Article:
Regenerative Design in Built Environment


Regenerative design is a holistic approach to designing the built environment that seeks to not just minimize negative impacts, but to actively improve the natural systems and resources that support life. This approach goes beyond traditional sustainable design, which aims to reduce the use of resources and minimize negative impacts, to actively enhancing the local environment and community. Educators have an essential role in leading the transformation from sustainability to regenerative design in the society. Talonäyttely 2024 organised in Valkeakoski is one instance, where the principles of regenerative design in built environment is put to practice.

Transformation from sustainability to regenerative

John Fullerton has outlined the necessity of transforming from the conventional, business as usual thinking, towards regenerative thinking. When considering built environment, we can clearly identify the progress from business as usual to green, and with the introduction of United Nations Sustainable Development Goals also towards sustainable built environment. However, it is important to understand that sustainability in built environment is just the balance point where we give back as much as we take. Martin Brown and Edeltraud Haselsteiner have argued that we no longer have the luxury of just being less bad and that we must aim for being better. Restorative is a step forwards from the balance point towards positive outcomes, where social and ecological systems are being restored to a healthy state. Even better, regenerative is enabling social and ecological systems to maintain healthy state and to flourish and evolve.

Regenerative Design

The students that inherit the future and have the responsibility of making positive change in the society need to be equipped with emerging strategies, approaches and tools that not only ensure a sustainable, but a regenerative future for humankind and the planet we live in. In the present moment a shift in thinking from a zero state towards positive ecological and social outcomes is required. Zero state is the point where we give as a much as we take from the natural systems, whereas regenerative development aims for positive outcomes that is giving more than we take, as illustrated by circular economy experts Diana Kopeva, Thomas Panagopoulos, Zeljka Kordej De Villa, Zaneta Stasiskiene, Nikolay Shterev and Milen Baltov.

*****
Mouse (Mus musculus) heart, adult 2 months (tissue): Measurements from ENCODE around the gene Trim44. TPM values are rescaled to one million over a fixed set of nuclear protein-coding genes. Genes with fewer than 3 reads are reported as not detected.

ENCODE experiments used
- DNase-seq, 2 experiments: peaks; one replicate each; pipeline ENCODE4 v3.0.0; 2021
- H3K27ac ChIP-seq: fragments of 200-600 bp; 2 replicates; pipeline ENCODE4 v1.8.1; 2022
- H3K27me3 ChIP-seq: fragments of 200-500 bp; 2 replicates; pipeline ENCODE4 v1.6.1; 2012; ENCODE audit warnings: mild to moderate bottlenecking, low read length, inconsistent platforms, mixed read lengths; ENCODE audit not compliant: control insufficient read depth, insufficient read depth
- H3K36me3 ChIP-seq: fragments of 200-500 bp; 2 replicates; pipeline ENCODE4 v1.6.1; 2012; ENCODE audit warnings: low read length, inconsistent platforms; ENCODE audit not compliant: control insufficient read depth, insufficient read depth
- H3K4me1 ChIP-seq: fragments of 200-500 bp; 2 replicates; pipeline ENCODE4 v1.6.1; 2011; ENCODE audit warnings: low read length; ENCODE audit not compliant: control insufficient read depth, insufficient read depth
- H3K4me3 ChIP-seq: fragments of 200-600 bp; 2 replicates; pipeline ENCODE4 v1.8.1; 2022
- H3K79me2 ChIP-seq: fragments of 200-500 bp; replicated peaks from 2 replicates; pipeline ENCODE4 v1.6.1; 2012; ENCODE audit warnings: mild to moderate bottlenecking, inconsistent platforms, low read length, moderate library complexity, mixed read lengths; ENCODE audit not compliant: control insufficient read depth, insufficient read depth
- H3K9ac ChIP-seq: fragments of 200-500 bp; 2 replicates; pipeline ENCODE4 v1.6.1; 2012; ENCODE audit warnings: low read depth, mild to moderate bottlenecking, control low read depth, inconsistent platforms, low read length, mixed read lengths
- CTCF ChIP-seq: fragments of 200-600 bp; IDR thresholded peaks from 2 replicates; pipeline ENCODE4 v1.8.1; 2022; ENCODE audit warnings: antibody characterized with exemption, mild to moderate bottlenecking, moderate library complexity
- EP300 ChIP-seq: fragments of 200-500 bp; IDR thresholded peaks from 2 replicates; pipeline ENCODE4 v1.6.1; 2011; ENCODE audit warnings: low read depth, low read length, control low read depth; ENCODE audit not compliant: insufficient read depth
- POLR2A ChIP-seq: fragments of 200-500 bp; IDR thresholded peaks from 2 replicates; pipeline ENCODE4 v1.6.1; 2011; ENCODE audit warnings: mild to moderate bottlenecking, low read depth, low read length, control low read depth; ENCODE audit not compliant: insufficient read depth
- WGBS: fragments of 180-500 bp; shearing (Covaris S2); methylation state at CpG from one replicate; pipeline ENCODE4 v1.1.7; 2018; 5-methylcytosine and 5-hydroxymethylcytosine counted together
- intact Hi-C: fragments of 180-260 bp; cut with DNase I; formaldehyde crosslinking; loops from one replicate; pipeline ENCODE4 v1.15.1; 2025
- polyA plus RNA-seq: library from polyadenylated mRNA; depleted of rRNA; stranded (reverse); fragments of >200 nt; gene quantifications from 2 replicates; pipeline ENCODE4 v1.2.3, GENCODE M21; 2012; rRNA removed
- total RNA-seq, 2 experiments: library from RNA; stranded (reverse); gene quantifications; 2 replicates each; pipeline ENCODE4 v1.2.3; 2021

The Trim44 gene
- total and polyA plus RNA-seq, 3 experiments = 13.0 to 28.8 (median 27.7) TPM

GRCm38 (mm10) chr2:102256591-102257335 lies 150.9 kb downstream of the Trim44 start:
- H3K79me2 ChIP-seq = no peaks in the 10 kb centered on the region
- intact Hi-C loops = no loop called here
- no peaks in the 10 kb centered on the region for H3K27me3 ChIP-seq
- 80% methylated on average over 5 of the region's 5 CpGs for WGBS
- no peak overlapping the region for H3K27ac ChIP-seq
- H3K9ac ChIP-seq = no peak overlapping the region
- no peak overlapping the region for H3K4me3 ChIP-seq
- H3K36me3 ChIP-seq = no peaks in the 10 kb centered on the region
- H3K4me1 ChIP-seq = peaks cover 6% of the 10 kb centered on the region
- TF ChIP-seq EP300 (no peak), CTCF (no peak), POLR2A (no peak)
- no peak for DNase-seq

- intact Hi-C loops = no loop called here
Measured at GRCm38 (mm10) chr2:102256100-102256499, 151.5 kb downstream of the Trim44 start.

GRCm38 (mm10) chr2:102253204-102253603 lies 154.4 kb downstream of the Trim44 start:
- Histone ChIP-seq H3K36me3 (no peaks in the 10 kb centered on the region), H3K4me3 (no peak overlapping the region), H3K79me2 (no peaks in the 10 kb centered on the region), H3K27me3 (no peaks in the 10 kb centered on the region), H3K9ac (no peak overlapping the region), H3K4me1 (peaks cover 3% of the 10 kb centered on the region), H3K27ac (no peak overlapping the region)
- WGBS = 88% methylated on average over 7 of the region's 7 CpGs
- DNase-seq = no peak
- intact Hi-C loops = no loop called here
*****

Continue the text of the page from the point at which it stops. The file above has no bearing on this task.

Shift in thinking

Restorative and regenerative change in built environment

Restorative and regenerative change of built environment requires a participatory design approach and involving several disciplines and points of view to the design. From the perspective of construction, materials and resources that are sourced within the local area, and which can be replenished or regenerated easily should be favored. Another perspective is the use natural systems to provide essential services in the built environment. For example, building design can be used to capture, store, and distribute rainwater for irrigation and other uses, rather than relying on municipal water systems. Similarly, regenerative buildings can incorporate green roofs and walls to improve air quality and provide habitats for wildlife.

Implementing Regenerative Design Thinking in Talonäyttely 2024

City of Valkeakoski is organizing Talonäyttely 2024, Housing Show 2024, which features 15 new properties for sale in the Juusonranta area. The main idea is to have quality of life without a Hollywood budget. Themes for area and builders are affordable living, greener houses, compact square meters, and functionality. Every-day-life luxury comes for example from the area’s location.

To advance regenerative design, HAMK Design Factory will organize a collaborative project combining the expertise of electrical and automation engineering students from Valkeakoski campus together with horticulture students from Lepaa campus to ideate new, regenerative ideas to Juusonranta area. The main catch for the builders is that they will get 5-25% discount on their future plot, depending how much they will utilize sustainable, restorative, or regenerative ideas during building or future living.

This collaboration in Talonäyttely 2024 will be the first step in advancing regenerative thinking in the region, as well as, reinventing how to the educate HAMK students as future experts in regenerative design.


Jari Jussila & Sanna-Maaria Siintoharju.


This article was originally published in HAMK Beat.

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